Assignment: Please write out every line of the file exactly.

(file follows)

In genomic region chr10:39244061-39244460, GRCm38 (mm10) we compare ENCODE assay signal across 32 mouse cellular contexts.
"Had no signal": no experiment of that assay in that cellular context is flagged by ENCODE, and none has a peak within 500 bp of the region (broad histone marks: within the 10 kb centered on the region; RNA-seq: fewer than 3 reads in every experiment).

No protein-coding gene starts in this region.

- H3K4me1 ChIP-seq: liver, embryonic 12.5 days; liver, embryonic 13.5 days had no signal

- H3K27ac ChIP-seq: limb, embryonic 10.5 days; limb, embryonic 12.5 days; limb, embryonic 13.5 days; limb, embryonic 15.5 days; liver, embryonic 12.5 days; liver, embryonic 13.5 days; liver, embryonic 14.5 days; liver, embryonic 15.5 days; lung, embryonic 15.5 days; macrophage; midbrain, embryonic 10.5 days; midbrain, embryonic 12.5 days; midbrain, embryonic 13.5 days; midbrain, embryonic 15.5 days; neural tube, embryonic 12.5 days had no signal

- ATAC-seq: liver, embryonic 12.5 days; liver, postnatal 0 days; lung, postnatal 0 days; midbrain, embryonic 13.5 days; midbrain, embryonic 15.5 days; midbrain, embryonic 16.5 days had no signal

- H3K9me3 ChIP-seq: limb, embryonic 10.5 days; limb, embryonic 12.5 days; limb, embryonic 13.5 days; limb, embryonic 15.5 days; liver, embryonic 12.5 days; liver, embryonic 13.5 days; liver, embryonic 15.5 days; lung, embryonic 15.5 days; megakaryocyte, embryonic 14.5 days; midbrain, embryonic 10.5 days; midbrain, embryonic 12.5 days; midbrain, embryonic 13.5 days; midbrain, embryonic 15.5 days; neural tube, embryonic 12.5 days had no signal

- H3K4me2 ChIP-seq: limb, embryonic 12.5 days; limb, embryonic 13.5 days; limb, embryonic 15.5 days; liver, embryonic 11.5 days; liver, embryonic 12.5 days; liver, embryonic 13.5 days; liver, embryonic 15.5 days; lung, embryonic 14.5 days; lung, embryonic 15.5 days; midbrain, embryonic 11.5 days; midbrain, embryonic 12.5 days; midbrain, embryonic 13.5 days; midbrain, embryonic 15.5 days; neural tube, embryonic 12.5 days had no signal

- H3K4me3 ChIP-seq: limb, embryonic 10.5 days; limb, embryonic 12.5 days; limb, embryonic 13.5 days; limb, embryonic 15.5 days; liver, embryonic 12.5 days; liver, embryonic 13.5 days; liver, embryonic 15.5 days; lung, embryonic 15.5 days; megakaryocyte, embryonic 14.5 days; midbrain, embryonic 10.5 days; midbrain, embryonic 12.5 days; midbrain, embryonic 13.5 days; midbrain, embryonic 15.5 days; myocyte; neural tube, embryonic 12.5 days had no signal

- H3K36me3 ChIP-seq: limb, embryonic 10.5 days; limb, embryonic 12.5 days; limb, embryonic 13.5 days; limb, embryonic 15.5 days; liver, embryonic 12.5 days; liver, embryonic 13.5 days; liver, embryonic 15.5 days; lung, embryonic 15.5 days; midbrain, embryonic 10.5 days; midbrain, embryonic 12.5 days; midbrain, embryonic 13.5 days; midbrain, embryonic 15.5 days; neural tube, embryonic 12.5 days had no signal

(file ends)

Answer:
In genomic region chr10:39244061-39244460, GRCm38 (mm10) we compare ENCODE assay signal across 32 mouse cellular contexts.
"Had no signal": no experiment of that assay in that cellular context is flagged by ENCODE, and none has a peak within 500 bp of the region (broad histone marks: within the 10 kb centered on the region; RNA-seq: fewer than 3 reads in every experiment).

No protein-coding gene starts in this region.

- H3K4me1 ChIP-seq: liver, embryonic 12.5 days; liver, embryonic 13.5 days had no signal

- H3K27ac ChIP-seq: limb, embryonic 10.5 days; limb, embryonic 12.5 days; limb, embryonic 13.5 days; limb, embryonic 15.5 days; liver, embryonic 12.5 days; liver, embryonic 13.5 days; liver, embryonic 14.5 days; liver, embryonic 15.5 days; lung, embryonic 15.5 days; macrophage; midbrain, embryonic 10.5 days; midbrain, embryonic 12.5 days; midbrain, embryonic 13.5 days; midbrain, embryonic 15.5 days; neural tube, embryonic 12.5 days had no signal

- ATAC-seq: liver, embryonic 12.5 days; liver, postnatal 0 days; lung, postnatal 0 days; midbrain, embryonic 13.5 days; midbrain, embryonic 15.5 days; midbrain, embryonic 16.5 days had no signal

- H3K9me3 ChIP-seq: limb, embryonic 10.5 days; limb, embryonic 12.5 days; limb, embryonic 13.5 days; limb, embryonic 15.5 days; liver, embryonic 12.5 days; liver, embryonic 13.5 days; liver, embryonic 15.5 days; lung, embryonic 15.5 days; megakaryocyte, embryonic 14.5 days; midbrain, embryonic 10.5 days; midbrain, embryonic 12.5 days; midbrain, embryonic 13.5 days; midbrain, embryonic 15.5 days; neural tube, embryonic 12.5 days had no signal

- H3K4me2 ChIP-seq: limb, embryonic 12.5 days; limb, embryonic 13.5 days; limb, embryonic 15.5 days; liver, embryonic 11.5 days; liver, embryonic 12.5 days; liver, embryonic 13.5 days; liver, embryonic 15.5 days; lung, embryonic 14.5 days; lung, embryonic 15.5 days; midbrain, embryonic 11.5 days; midbrain, embryonic 12.5 days; midbrain, embryonic 13.5 days; midbrain, embryonic 15.5 days; neural tube, embryonic 12.5 days had no signal

- H3K4me3 ChIP-seq: limb, embryonic 10.5 days; limb, embryonic 12.5 days; limb, embryonic 13.5 days; limb, embryonic 15.5 days; liver, embryonic 12.5 days; liver, embryonic 13.5 days; liver, embryonic 15.5 days; lung, embryonic 15.5 days; megakaryocyte, embryonic 14.5 days; midbrain, embryonic 10.5 days; midbrain, embryonic 12.5 days; midbrain, embryonic 13.5 days; midbrain, embryonic 15.5 days; myocyte; neural tube, embryonic 12.5 days had no signal

- H3K36me3 ChIP-seq: limb, embryonic 10.5 days; limb, embryonic 12.5 days; limb, embryonic 13.5 days; limb, embryonic 15.5 days; liver, embryonic 12.5 days; liver, embryonic 13.5 days; liver, embryonic 15.5 days; lung, embryonic 15.5 days; midbrain, embryonic 10.5 days; midbrain, embryonic 12.5 days; midbrain, embryonic 13.5 days; midbrain, embryonic 15.5 days; neural tube, embryonic 12.5 days had no signal